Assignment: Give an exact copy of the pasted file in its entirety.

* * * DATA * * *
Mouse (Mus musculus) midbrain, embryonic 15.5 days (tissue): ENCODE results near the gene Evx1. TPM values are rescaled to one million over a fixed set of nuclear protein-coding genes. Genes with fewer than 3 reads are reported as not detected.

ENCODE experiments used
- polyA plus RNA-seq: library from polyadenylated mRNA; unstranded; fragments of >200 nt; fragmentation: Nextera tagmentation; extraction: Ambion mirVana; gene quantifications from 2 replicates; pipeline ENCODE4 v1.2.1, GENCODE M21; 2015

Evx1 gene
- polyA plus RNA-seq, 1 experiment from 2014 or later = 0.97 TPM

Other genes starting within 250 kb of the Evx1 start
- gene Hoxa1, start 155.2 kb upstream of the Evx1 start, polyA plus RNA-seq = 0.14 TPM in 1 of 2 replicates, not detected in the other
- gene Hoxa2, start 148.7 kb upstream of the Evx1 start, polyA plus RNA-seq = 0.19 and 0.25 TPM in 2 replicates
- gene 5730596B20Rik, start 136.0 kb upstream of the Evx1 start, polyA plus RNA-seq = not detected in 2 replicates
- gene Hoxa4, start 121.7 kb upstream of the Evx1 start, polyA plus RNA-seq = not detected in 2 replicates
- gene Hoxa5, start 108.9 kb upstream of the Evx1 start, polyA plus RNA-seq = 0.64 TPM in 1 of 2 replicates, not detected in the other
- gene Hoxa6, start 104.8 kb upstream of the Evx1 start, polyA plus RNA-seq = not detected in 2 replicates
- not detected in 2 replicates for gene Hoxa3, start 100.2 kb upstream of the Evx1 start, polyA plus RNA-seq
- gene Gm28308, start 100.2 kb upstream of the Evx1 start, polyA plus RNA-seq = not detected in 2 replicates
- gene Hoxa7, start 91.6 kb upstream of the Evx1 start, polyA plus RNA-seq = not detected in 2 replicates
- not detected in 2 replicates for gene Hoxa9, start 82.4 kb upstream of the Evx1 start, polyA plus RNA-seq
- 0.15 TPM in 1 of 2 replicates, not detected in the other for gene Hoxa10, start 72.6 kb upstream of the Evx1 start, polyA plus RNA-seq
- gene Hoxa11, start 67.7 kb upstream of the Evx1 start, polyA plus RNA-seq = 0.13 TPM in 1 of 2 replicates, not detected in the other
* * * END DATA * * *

Mouse (Mus musculus) midbrain, embryonic 15.5 days (tissue): ENCODE results near the gene Evx1. TPM values are rescaled to one million over a fixed set of nuclear protein-coding genes. Genes with fewer than 3 reads are reported as not detected.

ENCODE experiments used
- polyA plus RNA-seq: library from polyadenylated mRNA; unstranded; fragments of >200 nt; fragmentation: Nextera tagmentation; extraction: Ambion mirVana; gene quantifications from 2 replicates; pipeline ENCODE4 v1.2.1, GENCODE M21; 2015

Evx1 gene
- polyA plus RNA-seq, 1 experiment from 2014 or later = 0.97 TPM

Other genes starting within 250 kb of the Evx1 start
- gene Hoxa1, start 155.2 kb upstream of the Evx1 start, polyA plus RNA-seq = 0.14 TPM in 1 of 2 replicates, not detected in the other
- gene Hoxa2, start 148.7 kb upstream of the Evx1 start, polyA plus RNA-seq = 0.19 and 0.25 TPM in 2 replicates
- gene 5730596B20Rik, start 136.0 kb upstream of the Evx1 start, polyA plus RNA-seq = not detected in 2 replicates
- gene Hoxa4, start 121.7 kb upstream of the Evx1 start, polyA plus RNA-seq = not detected in 2 replicates
- gene Hoxa5, start 108.9 kb upstream of the Evx1 start, polyA plus RNA-seq = 0.64 TPM in 1 of 2 replicates, not detected in the other
- gene Hoxa6, start 104.8 kb upstream of the Evx1 start, polyA plus RNA-seq = not detected in 2 replicates
- not detected in 2 replicates for gene Hoxa3, start 100.2 kb upstream of the Evx1 start, polyA plus RNA-seq
- gene Gm28308, start 100.2 kb upstream of the Evx1 start, polyA plus RNA-seq = not detected in 2 replicates
- gene Hoxa7, start 91.6 kb upstream of the Evx1 start, polyA plus RNA-seq = not detected in 2 replicates
- not detected in 2 replicates for gene Hoxa9, start 82.4 kb upstream of the Evx1 start, polyA plus RNA-seq
- 0.15 TPM in 1 of 2 replicates, not detected in the other for gene Hoxa10, start 72.6 kb upstream of the Evx1 start, polyA plus RNA-seq
- gene Hoxa11, start 67.7 kb upstream of the Evx1 start, polyA plus RNA-seq = 0.13 TPM in 1 of 2 replicates, not detected in the other